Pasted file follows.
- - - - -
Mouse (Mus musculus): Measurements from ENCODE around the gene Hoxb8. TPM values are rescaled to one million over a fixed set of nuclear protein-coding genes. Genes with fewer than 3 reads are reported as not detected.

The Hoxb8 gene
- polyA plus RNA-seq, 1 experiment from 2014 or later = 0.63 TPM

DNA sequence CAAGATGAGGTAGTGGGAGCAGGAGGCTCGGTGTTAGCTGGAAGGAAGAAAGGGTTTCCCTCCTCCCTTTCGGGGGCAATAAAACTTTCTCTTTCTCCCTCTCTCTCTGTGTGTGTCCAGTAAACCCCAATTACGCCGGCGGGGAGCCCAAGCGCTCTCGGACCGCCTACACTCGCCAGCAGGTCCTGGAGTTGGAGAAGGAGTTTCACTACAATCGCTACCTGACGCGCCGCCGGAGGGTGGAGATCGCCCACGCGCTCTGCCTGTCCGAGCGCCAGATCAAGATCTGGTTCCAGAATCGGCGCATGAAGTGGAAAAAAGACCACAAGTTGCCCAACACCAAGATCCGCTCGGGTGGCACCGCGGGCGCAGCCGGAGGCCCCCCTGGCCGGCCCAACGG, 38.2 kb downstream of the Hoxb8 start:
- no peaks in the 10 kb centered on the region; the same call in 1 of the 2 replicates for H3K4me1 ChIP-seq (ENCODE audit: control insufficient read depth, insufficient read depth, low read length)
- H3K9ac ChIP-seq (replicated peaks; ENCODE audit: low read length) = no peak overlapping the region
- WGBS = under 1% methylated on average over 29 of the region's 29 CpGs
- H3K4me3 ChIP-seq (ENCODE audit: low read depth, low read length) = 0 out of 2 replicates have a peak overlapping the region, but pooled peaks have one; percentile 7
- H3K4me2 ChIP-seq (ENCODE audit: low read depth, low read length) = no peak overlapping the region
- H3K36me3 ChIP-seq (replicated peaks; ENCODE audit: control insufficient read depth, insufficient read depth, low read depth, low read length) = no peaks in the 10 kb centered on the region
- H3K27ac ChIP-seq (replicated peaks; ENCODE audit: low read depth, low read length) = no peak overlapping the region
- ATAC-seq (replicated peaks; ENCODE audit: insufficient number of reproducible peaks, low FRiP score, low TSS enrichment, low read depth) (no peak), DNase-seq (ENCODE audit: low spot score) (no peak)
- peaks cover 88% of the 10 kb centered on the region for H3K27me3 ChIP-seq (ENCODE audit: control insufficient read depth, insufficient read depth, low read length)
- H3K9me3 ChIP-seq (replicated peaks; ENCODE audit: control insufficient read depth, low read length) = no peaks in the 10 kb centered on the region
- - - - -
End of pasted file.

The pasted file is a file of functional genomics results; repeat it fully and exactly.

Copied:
Mouse (Mus musculus): Measurements from ENCODE around the gene Hoxb8. TPM values are rescaled to one million over a fixed set of nuclear protein-coding genes. Genes with fewer than 3 reads are reported as not detected.

The Hoxb8 gene
- polyA plus RNA-seq, 1 experiment from 2014 or later = 0.63 TPM

DNA sequence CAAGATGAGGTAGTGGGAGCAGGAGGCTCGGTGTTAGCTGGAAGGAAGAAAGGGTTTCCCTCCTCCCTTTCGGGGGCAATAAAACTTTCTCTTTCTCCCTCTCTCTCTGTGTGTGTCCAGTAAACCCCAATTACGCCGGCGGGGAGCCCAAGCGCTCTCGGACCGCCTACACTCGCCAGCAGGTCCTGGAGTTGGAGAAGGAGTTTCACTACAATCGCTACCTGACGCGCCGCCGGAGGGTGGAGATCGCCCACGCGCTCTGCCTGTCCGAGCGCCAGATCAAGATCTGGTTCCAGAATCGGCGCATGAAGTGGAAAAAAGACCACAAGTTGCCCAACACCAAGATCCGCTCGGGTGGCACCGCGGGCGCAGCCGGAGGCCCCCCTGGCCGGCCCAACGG, 38.2 kb downstream of the Hoxb8 start:
- no peaks in the 10 kb centered on the region; the same call in 1 of the 2 replicates for H3K4me1 ChIP-seq (ENCODE audit: control insufficient read depth, insufficient read depth, low read length)
- H3K9ac ChIP-seq (replicated peaks; ENCODE audit: low read length) = no peak overlapping the region
- WGBS = under 1% methylated on average over 29 of the region's 29 CpGs
- H3K4me3 ChIP-seq (ENCODE audit: low read depth, low read length) = 0 out of 2 replicates have a peak overlapping the region, but pooled peaks have one; percentile 7
- H3K4me2 ChIP-seq (ENCODE audit: low read depth, low read length) = no peak overlapping the region
- H3K36me3 ChIP-seq (replicated peaks; ENCODE audit: control insufficient read depth, insufficient read depth, low read depth, low read length) = no peaks in the 10 kb centered on the region
- H3K27ac ChIP-seq (replicated peaks; ENCODE audit: low read depth, low read length) = no peak overlapping the region
- ATAC-seq (replicated peaks; ENCODE audit: insufficient number of reproducible peaks, low FRiP score, low TSS enrichment, low read depth) (no peak), DNase-seq (ENCODE audit: low spot score) (no peak)
- peaks cover 88% of the 10 kb centered on the region for H3K27me3 ChIP-seq (ENCODE audit: control insufficient read depth, insufficient read depth, low read length)
- H3K9me3 ChIP-seq (replicated peaks; ENCODE audit: control insufficient read depth, low read length) = no peaks in the 10 kb centered on the region